Sides of an equation

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In mathematics, LHS is informal shorthand for the left-hand side of an equation. Similarly, RHS is the right-hand side. The two sides have the same value, expressed differently, since equality is symmetric. [1]

More generally, these terms may apply to an inequation or inequality; The right-hand side is everything on the right side of a test operator in an expression, with LHS defined similarly.

Some examples[edit]

The expression on the right side of the "=" sign is the right side of the equation and the expression on the left of the "=" is the left side of the equation.

For example, in

x + 5 = y + 8,

"x + 5" is the left-hand side (LHS) and "y + 8" is the right-hand side (RHS).

Homogeneous and inhomogeneous equations[edit]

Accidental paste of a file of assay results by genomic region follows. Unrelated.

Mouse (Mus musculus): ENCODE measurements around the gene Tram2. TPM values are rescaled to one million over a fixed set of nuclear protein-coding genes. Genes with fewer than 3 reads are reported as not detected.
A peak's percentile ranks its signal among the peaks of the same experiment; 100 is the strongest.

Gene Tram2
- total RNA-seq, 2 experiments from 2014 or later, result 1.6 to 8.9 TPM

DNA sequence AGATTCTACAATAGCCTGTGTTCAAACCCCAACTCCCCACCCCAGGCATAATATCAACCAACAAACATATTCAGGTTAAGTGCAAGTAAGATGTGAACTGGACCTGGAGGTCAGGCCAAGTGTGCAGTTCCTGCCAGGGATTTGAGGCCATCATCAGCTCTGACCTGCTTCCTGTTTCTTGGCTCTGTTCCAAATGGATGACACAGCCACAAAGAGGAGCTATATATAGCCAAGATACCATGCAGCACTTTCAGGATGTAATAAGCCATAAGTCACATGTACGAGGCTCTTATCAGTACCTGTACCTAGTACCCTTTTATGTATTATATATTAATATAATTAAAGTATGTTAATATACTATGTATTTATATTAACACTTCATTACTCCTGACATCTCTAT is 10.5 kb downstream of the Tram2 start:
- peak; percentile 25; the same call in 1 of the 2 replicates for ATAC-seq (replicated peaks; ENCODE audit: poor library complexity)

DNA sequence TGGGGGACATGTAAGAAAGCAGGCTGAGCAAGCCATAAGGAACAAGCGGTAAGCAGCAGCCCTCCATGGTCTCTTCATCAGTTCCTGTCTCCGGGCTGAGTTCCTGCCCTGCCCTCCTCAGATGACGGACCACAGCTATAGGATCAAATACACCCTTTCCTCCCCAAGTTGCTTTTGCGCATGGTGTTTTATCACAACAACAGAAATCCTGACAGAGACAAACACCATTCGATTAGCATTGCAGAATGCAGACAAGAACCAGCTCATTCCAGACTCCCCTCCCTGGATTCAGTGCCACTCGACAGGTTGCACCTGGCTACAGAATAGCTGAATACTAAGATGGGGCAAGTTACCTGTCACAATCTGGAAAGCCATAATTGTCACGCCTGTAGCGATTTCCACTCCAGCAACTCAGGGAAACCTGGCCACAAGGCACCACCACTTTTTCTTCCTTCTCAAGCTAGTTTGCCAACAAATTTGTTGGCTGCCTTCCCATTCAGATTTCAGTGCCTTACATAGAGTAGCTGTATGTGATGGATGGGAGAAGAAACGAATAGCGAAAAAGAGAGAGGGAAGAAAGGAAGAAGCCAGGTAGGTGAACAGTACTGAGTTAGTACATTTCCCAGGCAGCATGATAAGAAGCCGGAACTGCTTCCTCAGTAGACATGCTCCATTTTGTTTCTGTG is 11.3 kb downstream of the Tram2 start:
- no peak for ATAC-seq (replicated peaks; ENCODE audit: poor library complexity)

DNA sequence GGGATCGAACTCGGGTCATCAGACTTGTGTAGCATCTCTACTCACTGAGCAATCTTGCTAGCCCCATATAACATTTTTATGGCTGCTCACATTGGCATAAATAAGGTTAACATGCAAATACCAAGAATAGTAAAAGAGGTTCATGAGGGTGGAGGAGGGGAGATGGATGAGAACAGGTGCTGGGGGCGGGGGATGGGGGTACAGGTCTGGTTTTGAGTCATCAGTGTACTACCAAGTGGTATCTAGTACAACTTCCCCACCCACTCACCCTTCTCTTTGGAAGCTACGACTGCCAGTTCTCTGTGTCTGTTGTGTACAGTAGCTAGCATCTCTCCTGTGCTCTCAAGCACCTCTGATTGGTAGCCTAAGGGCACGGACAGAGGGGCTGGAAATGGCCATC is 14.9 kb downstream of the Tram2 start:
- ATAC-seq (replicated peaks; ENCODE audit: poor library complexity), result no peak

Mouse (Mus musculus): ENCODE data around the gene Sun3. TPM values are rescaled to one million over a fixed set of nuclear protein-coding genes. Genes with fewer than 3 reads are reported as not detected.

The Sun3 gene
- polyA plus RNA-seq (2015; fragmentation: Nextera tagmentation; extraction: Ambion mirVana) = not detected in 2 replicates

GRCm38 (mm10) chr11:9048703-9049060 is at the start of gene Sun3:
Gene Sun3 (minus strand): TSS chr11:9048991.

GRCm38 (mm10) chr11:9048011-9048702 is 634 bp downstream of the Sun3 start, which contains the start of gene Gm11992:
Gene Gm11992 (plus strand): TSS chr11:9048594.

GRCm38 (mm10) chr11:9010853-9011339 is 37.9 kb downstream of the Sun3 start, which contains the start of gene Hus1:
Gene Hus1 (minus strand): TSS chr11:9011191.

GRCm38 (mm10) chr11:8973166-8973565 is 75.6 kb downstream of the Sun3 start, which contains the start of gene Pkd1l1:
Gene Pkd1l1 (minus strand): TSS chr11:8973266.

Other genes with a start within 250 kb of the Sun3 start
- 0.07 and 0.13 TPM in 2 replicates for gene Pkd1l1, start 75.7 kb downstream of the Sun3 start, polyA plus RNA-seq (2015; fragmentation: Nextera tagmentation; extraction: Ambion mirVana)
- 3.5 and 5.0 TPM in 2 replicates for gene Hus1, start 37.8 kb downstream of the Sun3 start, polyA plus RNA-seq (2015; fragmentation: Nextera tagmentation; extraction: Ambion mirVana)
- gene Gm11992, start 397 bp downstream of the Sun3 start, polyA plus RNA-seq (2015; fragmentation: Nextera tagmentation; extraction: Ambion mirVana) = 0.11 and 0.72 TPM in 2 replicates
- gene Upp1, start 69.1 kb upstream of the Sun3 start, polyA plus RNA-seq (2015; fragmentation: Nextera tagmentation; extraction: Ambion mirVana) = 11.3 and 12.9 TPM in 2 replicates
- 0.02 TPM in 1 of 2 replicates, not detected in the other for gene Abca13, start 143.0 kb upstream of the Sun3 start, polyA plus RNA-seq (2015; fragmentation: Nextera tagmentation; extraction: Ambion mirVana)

In solving mathematical equations, particularly linear simultaneous equations, differential equations and integral equations, the terminology homogeneous is often used for equations with the RHS set equal to zero; equations with RHS not set to zero are teermed inhomogeneous or nonhomogeneous.

A typical case is of some operator L, with the difference being that between the equation

Lf = 0,

to be solved for a function f, and the equation

Lf = g,

with g a fixed function, to solve again for f. The point of the terminology appears for L a linear operator. Then any solution of the inhomogeneous equation may have a solution of the homogeneous equation added to it, and still remain a solution.

For example in mathematical physics, the homogeneous equation may correspond to a physical theory formulated in empty space, while the inhomogeneous equation asks for more 'realistic' solutions with some matter, or charged particles.


More abstractly, when using infix notation


the term T stands as the left-hand side and U as the right-hand side of the operator *. This usage is less common, though.

See also[edit]


  1. ^ Engineering Mathematics, John Bird, p65: definition and example of abbreviation